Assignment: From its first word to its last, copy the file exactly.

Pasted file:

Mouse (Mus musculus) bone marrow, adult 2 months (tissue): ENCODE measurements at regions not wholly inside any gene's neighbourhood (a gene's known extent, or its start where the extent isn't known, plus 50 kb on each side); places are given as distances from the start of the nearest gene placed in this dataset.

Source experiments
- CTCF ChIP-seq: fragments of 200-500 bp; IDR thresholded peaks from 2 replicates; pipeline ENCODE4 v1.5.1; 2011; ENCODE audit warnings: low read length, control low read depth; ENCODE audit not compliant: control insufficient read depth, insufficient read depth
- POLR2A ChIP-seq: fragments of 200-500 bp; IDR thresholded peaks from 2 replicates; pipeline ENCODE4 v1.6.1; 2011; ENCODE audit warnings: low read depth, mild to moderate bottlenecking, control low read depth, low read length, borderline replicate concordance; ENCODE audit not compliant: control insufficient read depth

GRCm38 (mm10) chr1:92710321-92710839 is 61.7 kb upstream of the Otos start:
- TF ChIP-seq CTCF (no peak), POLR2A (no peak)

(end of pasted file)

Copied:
Mouse (Mus musculus) bone marrow, adult 2 months (tissue): ENCODE measurements at regions not wholly inside any gene's neighbourhood (a gene's known extent, or its start where the extent isn't known, plus 50 kb on each side); places are given as distances from the start of the nearest gene placed in this dataset.

Source experiments
- CTCF ChIP-seq: fragments of 200-500 bp; IDR thresholded peaks from 2 replicates; pipeline ENCODE4 v1.5.1; 2011; ENCODE audit warnings: low read length, control low read depth; ENCODE audit not compliant: control insufficient read depth, insufficient read depth
- POLR2A ChIP-seq: fragments of 200-500 bp; IDR thresholded peaks from 2 replicates; pipeline ENCODE4 v1.6.1; 2011; ENCODE audit warnings: low read depth, mild to moderate bottlenecking, control low read depth, low read length, borderline replicate concordance; ENCODE audit not compliant: control insufficient read depth

GRCm38 (mm10) chr1:92710321-92710839 is 61.7 kb upstream of the Otos start:
- TF ChIP-seq CTCF (no peak), POLR2A (no peak)